Jewelry Retailer Claire’s and Icing Compromised by MageCart Website Credit Card Skimming Malware
The online stores of both jewelry and accessory retailer Claire’s and its subsidiary Icing were compromised with credit card stealing malware. The MageCart malware breach began at the end of April. The hackers behind the malware may have been able to steal customer payment card numbers, says a report by Sansec cyber security research team.
The attack occurred at least between April 30th and June 13th.
MageCart is a malware that intercepts payment card information during the checkout step when shopping online. Consumers have little ability to detect the presence of MageCart or that it is intercepting their payment card numbers. The malware cannot be detected without the help of anti-malware tools.
The analysis by Sansec says that the hackers purchased a domain name (claires-assets.com) on March 21, the day after Claire’s closed all 3,000 retail stores due to COVID-19. The domain was not put into use until a month later on April 25th.
“But in the last week of April, malicious code was added to the online stores of Claire’s and its sister brand Icing. The injected code would intercept any customer information that was entered during checkout, and send it to the claires-assets.com server,” says the Sansec report.
Credit Card Skimmers
Claire’s website was compromised by the hackers who infected it with a malicious script known as MageCart. The malware attempted to steal customer’s payment information as they made purchases on the website.
Claire’s shared the following statement with BleepingComputer about the compromise:
“On Friday, we identified an issue related to our e-commerce platform and took immediate action to investigate and address it. Our investigation identified the unauthorized insertion of code to our e-commerce platform designed to obtain payment card data entered by customers during the checkout process. We removed that code and have taken additional measures to reinforce the security of our platform. We are working diligently to determine the transactions that were involved so that we can notify those individuals. Cards used in our retail stores were not affected by this issue. We have also notified the payment card networks and law enforcement. It is always advisable for cardholders to monitor their account statements for unauthorized charges. The payment card network rules generally provide that cardholders are not responsible for unauthorized charges that are timely reported. We regret that this occurred and apologize to our customers for any inconvenience caused”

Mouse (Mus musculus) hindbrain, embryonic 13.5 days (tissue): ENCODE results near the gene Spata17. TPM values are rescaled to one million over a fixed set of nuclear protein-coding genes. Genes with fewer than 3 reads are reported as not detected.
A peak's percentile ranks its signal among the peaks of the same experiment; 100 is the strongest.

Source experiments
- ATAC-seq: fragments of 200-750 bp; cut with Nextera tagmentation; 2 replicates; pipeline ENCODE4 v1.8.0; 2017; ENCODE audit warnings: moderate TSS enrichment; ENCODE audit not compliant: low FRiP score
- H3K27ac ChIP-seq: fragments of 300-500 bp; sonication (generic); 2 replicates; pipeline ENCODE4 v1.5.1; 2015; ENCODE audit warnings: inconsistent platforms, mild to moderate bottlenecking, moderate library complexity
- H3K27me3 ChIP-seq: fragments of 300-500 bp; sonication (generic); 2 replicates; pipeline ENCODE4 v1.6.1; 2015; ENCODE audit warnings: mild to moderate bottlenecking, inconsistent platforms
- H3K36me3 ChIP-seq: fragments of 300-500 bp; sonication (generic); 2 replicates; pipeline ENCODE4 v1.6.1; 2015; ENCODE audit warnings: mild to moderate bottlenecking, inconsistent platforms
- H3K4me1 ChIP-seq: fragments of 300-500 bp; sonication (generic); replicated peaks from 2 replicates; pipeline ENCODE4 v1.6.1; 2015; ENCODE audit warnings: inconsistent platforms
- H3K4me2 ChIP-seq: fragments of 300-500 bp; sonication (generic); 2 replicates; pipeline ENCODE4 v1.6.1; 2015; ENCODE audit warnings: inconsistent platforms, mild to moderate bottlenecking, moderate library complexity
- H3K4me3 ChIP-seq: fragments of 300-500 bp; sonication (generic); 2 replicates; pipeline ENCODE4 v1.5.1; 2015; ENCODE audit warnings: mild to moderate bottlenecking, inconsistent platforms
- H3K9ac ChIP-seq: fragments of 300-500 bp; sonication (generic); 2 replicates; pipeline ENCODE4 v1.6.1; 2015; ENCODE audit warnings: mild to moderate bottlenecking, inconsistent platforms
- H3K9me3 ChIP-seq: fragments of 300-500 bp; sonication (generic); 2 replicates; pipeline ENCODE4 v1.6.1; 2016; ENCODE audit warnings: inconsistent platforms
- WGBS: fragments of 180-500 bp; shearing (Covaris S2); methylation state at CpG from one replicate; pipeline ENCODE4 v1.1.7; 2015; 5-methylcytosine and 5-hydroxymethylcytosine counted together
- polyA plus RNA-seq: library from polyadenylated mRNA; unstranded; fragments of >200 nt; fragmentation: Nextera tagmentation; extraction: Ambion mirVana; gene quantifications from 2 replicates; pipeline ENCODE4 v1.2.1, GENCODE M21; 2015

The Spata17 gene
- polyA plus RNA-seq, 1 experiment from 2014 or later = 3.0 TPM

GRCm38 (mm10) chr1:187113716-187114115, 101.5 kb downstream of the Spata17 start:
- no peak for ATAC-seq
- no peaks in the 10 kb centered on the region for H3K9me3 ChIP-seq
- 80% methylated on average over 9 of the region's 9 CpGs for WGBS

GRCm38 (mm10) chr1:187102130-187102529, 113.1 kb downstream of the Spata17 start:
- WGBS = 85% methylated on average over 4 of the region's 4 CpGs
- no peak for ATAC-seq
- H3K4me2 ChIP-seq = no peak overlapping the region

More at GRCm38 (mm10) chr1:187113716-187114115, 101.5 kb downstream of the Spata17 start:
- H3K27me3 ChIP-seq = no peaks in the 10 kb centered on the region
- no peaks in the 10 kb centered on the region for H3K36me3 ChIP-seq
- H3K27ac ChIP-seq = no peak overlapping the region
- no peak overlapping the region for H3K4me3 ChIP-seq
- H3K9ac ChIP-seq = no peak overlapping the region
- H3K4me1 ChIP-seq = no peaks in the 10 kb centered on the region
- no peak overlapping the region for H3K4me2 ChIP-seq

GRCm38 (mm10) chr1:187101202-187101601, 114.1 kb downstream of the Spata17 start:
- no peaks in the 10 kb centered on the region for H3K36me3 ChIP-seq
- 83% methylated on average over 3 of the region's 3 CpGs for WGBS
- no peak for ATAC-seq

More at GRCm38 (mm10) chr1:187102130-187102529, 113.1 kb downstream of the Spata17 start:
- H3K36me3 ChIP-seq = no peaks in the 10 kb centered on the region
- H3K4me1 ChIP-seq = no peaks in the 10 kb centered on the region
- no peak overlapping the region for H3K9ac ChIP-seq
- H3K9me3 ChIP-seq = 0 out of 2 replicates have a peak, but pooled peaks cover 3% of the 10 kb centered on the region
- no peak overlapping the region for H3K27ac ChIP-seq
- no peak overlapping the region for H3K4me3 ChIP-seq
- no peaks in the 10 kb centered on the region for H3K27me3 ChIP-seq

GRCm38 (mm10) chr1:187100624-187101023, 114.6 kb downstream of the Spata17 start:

Although Claire’s has over 3,000 retail locations North America and Europe, this data breach only applies to website customers.
Hackers infect a website with MageCart by exploiting vulnerabilities or by breaching third-party vendors that supply technology to websites – like could resources. Once infected, the malicious computer code works quietly in the background to collect payment card numbers as shoppers enter them on the checkout web page.
In most cases, the retailers also have no idea the computer coding on their website has been altered to include MageCart and the compromised code can persist for long periods of time undetected.
Malware that skims credit cards from websites continues to plague business. Ticketmaster, British Airways, Sotheby’s, and Newegg all have fallen victim to MageCart.
What is MageCart?
MageCart is a type of credit card skimming malware that’s been around since about 2015. It is in use by multiple hacking groups. Although it can be used to steal any type of sensitive information, it is mainly used to target e-commerce websites.
Magento website shopping carts have been the primary target of MageCart malware– and thus the naming convention. MageCart is a portmanteau for (Mage)nto + shopping cart. OpenCart website shopping carts are also a common target.
Claire’s is a US-based retailer of jewelry and accessories. It is popular amongst girls. Retail locations are typically found in shopping malls. The company was founded in 1961.
Michelle writes about cyber security, data privacy focusing on social media privacy as well as how to protect your IoT devices. She has worked in internet technology for over 20 years and owns METRONY, LLC. Michelle earned a B.S. in Engineering from Rensselaer Polytechnic Institute. Michelle published a guide to Cyber Security for Business Travelers